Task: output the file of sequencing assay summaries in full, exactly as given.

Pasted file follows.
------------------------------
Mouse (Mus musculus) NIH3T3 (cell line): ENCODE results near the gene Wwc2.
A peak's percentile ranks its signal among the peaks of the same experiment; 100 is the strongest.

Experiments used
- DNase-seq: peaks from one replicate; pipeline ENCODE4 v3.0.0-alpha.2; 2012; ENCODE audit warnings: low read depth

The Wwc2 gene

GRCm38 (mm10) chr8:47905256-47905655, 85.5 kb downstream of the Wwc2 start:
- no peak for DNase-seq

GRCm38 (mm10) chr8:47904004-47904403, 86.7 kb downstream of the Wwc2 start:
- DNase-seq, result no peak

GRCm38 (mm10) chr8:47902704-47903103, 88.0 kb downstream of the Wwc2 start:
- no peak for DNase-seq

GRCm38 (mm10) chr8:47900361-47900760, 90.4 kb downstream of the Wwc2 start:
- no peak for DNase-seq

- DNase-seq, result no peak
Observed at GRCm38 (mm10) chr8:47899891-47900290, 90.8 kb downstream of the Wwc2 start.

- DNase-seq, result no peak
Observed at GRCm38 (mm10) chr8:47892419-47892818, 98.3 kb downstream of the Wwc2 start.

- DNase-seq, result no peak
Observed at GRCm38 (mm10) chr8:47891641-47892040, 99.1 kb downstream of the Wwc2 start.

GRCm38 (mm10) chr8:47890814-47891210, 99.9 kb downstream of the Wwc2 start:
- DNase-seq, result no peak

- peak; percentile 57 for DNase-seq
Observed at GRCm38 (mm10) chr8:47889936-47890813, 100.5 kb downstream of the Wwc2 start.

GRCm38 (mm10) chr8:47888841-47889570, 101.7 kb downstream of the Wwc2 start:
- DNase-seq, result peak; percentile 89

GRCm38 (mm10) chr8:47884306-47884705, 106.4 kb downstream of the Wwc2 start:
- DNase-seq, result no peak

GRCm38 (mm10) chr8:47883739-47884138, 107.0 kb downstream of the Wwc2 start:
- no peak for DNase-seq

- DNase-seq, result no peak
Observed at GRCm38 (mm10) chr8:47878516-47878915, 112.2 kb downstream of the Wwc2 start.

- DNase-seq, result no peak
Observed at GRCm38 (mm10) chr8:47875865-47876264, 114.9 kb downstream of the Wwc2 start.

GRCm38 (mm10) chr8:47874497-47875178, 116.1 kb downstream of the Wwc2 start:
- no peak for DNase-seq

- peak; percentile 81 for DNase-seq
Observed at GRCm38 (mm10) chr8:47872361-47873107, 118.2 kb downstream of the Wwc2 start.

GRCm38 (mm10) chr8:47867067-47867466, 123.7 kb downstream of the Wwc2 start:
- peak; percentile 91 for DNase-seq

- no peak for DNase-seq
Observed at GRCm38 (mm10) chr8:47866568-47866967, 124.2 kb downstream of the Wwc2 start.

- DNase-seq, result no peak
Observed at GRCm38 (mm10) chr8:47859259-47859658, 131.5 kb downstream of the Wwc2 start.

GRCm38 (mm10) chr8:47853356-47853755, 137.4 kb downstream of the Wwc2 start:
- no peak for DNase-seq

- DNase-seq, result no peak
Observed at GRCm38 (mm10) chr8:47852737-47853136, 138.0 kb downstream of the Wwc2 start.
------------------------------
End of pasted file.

Mouse (Mus musculus) NIH3T3 (cell line): ENCODE results near the gene Wwc2.
A peak's percentile ranks its signal among the peaks of the same experiment; 100 is the strongest.

Experiments used
- DNase-seq: peaks from one replicate; pipeline ENCODE4 v3.0.0-alpha.2; 2012; ENCODE audit warnings: low read depth

The Wwc2 gene

GRCm38 (mm10) chr8:47905256-47905655, 85.5 kb downstream of the Wwc2 start:
- no peak for DNase-seq

GRCm38 (mm10) chr8:47904004-47904403, 86.7 kb downstream of the Wwc2 start:
- DNase-seq, result no peak

GRCm38 (mm10) chr8:47902704-47903103, 88.0 kb downstream of the Wwc2 start:
- no peak for DNase-seq

GRCm38 (mm10) chr8:47900361-47900760, 90.4 kb downstream of the Wwc2 start:
- no peak for DNase-seq

- DNase-seq, result no peak
Observed at GRCm38 (mm10) chr8:47899891-47900290, 90.8 kb downstream of the Wwc2 start.

- DNase-seq, result no peak
Observed at GRCm38 (mm10) chr8:47892419-47892818, 98.3 kb downstream of the Wwc2 start.

- DNase-seq, result no peak
Observed at GRCm38 (mm10) chr8:47891641-47892040, 99.1 kb downstream of the Wwc2 start.

GRCm38 (mm10) chr8:47890814-47891210, 99.9 kb downstream of the Wwc2 start:
- DNase-seq, result no peak

- peak; percentile 57 for DNase-seq
Observed at GRCm38 (mm10) chr8:47889936-47890813, 100.5 kb downstream of the Wwc2 start.

GRCm38 (mm10) chr8:47888841-47889570, 101.7 kb downstream of the Wwc2 start:
- DNase-seq, result peak; percentile 89

GRCm38 (mm10) chr8:47884306-47884705, 106.4 kb downstream of the Wwc2 start:
- DNase-seq, result no peak

GRCm38 (mm10) chr8:47883739-47884138, 107.0 kb downstream of the Wwc2 start:
- no peak for DNase-seq

- DNase-seq, result no peak
Observed at GRCm38 (mm10) chr8:47878516-47878915, 112.2 kb downstream of the Wwc2 start.

- DNase-seq, result no peak
Observed at GRCm38 (mm10) chr8:47875865-47876264, 114.9 kb downstream of the Wwc2 start.

GRCm38 (mm10) chr8:47874497-47875178, 116.1 kb downstream of the Wwc2 start:
- no peak for DNase-seq

- peak; percentile 81 for DNase-seq
Observed at GRCm38 (mm10) chr8:47872361-47873107, 118.2 kb downstream of the Wwc2 start.

GRCm38 (mm10) chr8:47867067-47867466, 123.7 kb downstream of the Wwc2 start:
- peak; percentile 91 for DNase-seq

- no peak for DNase-seq
Observed at GRCm38 (mm10) chr8:47866568-47866967, 124.2 kb downstream of the Wwc2 start.

- DNase-seq, result no peak
Observed at GRCm38 (mm10) chr8:47859259-47859658, 131.5 kb downstream of the Wwc2 start.

GRCm38 (mm10) chr8:47853356-47853755, 137.4 kb downstream of the Wwc2 start:
- no peak for DNase-seq

- DNase-seq, result no peak
Observed at GRCm38 (mm10) chr8:47852737-47853136, 138.0 kb downstream of the Wwc2 start.